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Achalasia 5 years following Roux-en-y gastric bypass.

Torghabeh MH, Afaneh C, Saif T, Dakin GF - J Minim Access Surg (2015 Jul-Sep)

Bottom Line: Oesophageal achalasia is a rare, but serious condition in which the motility of the lower oesophageal sphincter (LES) is inhibited.This disorder of idiopathic aetiology complicates the peristaltic function and relaxation of the LES that may cause symptoms such as dysphagia, epigastric pain, and regurgitation of an obstructed food.The role of performing a fundoplication in these patients remains to be elucidated.

View Article: PubMed Central - PubMed

Affiliation: Department of Surgery, New York-Presbyterian Hospital, Weill Cornell Medical College, New York, USA.

ABSTRACT
Oesophageal achalasia is a rare, but serious condition in which the motility of the lower oesophageal sphincter (LES) is inhibited. This disorder of idiopathic aetiology complicates the peristaltic function and relaxation of the LES that may cause symptoms such as dysphagia, epigastric pain, and regurgitation of an obstructed food. The following case describes achalasia in a patient 5 years following a laparoscopic Roux-en-Y gastric bypass (RYGB). The patient underwent a laparoscopic Heller myotomy without a fundoplication. Although achalasia seems to be a rare occurrence in obese patients, this is the third case documented in a patient who previously had an RYGB. The role of performing a fundoplication in these patients remains to be elucidated.

No MeSH data available.


Related in: MedlinePlus

The upper gastrointestinal series at post-operative day 1 illustrates free passage of contrast into the gastric pouch
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Figure 1: The upper gastrointestinal series at post-operative day 1 illustrates free passage of contrast into the gastric pouch

Mentions: The patient was scheduled for laparoscopic oesophageal myotomy. The distal oesophagus was carefully dissected into the chest. Adhesions to the gastric pouch were released. A myotomy beginning 1 cm distal to the gastroesophageal junction (GEJ) on the gastric pouch was performed, extending 7 cm cephalad onto the distal oesophagus using electrocautery. Intra-operative endoscopy was performed to ensure complete disruption of the circular muscle layer without evidence of narrowing. An anti-reflux procedure was not performed. Routine UGI was performed on post-operative day 1 [Figure 1] illustrating free passage of contrast into the gastric pouch without evidence of the leak or delayed transit. Four months later, the patient continued to tolerate solids without difficulty or regurgitation. Moreover, the patient had no symptoms of GERD at that time and remained medication-free.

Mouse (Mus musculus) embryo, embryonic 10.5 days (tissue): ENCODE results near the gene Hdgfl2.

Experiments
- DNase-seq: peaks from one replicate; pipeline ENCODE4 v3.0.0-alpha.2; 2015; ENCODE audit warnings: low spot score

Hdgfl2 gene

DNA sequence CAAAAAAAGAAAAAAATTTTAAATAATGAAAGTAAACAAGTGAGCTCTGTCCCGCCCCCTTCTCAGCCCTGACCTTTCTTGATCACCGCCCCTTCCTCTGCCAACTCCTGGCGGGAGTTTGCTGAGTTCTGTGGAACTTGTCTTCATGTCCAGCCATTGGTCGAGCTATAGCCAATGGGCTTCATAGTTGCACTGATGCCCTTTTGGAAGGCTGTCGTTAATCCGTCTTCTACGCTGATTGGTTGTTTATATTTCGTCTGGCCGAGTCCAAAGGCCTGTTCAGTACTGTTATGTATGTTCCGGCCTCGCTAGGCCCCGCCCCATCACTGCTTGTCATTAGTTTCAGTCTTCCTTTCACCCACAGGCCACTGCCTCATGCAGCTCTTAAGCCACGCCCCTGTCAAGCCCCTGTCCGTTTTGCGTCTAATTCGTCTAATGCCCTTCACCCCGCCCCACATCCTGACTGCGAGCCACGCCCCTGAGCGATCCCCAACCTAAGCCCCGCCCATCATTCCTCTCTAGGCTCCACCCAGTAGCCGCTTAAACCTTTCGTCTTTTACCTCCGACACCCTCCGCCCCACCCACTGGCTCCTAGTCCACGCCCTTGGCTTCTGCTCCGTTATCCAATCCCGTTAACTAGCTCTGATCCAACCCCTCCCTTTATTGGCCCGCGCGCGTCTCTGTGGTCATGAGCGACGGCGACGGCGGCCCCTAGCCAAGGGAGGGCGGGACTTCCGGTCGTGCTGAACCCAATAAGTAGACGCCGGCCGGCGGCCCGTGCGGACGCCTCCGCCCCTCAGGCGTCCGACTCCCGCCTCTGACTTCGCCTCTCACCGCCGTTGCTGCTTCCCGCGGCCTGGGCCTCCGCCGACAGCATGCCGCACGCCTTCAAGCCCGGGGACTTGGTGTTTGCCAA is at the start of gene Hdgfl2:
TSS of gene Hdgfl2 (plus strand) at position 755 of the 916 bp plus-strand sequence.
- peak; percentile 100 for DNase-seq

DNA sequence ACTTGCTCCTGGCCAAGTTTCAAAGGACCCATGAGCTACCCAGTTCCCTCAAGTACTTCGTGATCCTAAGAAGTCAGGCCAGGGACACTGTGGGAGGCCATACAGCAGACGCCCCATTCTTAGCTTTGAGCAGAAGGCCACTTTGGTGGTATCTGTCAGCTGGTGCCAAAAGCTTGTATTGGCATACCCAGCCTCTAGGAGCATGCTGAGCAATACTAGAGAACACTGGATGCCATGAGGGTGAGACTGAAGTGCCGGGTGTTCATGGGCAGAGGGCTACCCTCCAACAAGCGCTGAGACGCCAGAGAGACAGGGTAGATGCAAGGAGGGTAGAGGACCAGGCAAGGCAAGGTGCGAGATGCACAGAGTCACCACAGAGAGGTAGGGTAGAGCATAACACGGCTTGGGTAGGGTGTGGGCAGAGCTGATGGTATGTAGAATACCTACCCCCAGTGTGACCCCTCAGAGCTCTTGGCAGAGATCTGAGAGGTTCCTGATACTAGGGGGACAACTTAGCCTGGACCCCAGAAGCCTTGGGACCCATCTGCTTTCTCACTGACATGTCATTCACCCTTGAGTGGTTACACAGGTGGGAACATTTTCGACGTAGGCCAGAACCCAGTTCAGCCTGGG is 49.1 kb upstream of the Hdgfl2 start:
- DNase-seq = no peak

Achalasia 5 years following Roux-en-y gastric bypass.

Torghabeh MH, Afaneh C, Saif T, Dakin GF - J Minim Access Surg (2015 Jul-Sep)

The upper gastrointestinal series at post-operative day 1 illustrates free passage of contrast into the gastric pouch
© Copyright Policy - open-access
Related In: Results  -  Collection

License
Show All Figures
getmorefigures.php?uid=PMC4499927&req=5

Figure 1: The upper gastrointestinal series at post-operative day 1 illustrates free passage of contrast into the gastric pouch
Mentions: The patient was scheduled for laparoscopic oesophageal myotomy. The distal oesophagus was carefully dissected into the chest. Adhesions to the gastric pouch were released. A myotomy beginning 1 cm distal to the gastroesophageal junction (GEJ) on the gastric pouch was performed, extending 7 cm cephalad onto the distal oesophagus using electrocautery. Intra-operative endoscopy was performed to ensure complete disruption of the circular muscle layer without evidence of narrowing. An anti-reflux procedure was not performed. Routine UGI was performed on post-operative day 1 [Figure 1] illustrating free passage of contrast into the gastric pouch without evidence of the leak or delayed transit. Four months later, the patient continued to tolerate solids without difficulty or regurgitation. Moreover, the patient had no symptoms of GERD at that time and remained medication-free.

Bottom Line: Oesophageal achalasia is a rare, but serious condition in which the motility of the lower oesophageal sphincter (LES) is inhibited.This disorder of idiopathic aetiology complicates the peristaltic function and relaxation of the LES that may cause symptoms such as dysphagia, epigastric pain, and regurgitation of an obstructed food.The role of performing a fundoplication in these patients remains to be elucidated.

View Article: PubMed Central - PubMed

Affiliation: Department of Surgery, New York-Presbyterian Hospital, Weill Cornell Medical College, New York, USA.

ABSTRACT
Oesophageal achalasia is a rare, but serious condition in which the motility of the lower oesophageal sphincter (LES) is inhibited. This disorder of idiopathic aetiology complicates the peristaltic function and relaxation of the LES that may cause symptoms such as dysphagia, epigastric pain, and regurgitation of an obstructed food. The following case describes achalasia in a patient 5 years following a laparoscopic Roux-en-Y gastric bypass (RYGB). The patient underwent a laparoscopic Heller myotomy without a fundoplication. Although achalasia seems to be a rare occurrence in obese patients, this is the third case documented in a patient who previously had an RYGB. The role of performing a fundoplication in these patients remains to be elucidated.

No MeSH data available.


Related in: MedlinePlus